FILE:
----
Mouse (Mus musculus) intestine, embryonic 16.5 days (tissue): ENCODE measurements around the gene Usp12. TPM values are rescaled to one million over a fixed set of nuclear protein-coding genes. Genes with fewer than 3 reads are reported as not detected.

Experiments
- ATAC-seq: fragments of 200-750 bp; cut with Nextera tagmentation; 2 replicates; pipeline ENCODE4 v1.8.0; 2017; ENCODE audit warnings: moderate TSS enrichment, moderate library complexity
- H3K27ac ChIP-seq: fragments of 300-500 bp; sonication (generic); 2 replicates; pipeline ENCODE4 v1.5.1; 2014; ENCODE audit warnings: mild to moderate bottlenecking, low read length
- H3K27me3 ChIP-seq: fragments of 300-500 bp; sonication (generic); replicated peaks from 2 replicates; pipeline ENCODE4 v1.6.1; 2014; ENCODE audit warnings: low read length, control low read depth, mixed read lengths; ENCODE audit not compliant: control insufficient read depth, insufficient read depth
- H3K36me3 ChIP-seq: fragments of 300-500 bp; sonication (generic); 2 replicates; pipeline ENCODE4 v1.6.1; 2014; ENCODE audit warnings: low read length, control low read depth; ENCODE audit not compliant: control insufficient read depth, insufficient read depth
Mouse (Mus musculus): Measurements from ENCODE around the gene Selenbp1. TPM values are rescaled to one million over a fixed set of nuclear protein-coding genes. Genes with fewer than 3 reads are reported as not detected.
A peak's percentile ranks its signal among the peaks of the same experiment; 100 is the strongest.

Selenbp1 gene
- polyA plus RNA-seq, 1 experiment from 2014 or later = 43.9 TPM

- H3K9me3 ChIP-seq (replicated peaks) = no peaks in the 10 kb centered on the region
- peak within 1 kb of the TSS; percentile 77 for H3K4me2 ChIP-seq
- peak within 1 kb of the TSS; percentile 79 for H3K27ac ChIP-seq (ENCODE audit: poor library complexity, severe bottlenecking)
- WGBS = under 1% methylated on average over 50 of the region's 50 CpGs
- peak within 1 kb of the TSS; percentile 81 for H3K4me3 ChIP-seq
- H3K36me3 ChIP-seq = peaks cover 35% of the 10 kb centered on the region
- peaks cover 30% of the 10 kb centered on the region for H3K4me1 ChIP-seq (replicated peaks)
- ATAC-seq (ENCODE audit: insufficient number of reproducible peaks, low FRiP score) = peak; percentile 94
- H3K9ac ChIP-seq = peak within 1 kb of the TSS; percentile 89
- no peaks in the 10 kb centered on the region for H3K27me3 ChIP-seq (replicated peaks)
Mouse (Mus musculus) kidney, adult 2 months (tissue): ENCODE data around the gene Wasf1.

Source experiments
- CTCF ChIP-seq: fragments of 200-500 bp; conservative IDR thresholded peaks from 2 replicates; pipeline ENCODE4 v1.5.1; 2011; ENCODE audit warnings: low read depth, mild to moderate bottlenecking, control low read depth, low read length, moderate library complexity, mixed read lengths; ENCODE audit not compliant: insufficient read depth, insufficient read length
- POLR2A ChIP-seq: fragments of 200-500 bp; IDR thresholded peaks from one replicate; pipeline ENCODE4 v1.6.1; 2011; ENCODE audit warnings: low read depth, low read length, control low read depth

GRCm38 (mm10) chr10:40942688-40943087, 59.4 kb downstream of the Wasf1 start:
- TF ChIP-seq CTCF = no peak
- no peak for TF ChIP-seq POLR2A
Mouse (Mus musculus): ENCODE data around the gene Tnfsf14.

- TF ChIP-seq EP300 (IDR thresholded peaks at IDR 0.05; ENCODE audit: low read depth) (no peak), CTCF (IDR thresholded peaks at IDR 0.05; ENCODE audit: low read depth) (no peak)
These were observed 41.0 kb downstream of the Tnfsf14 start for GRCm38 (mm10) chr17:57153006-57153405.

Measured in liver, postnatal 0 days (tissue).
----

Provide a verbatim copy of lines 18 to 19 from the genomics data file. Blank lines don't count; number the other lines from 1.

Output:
- ATAC-seq (ENCODE audit: insufficient number of reproducible peaks, low FRiP score) = peak; percentile 94
- H3K9ac ChIP-seq = peak within 1 kb of the TSS; percentile 89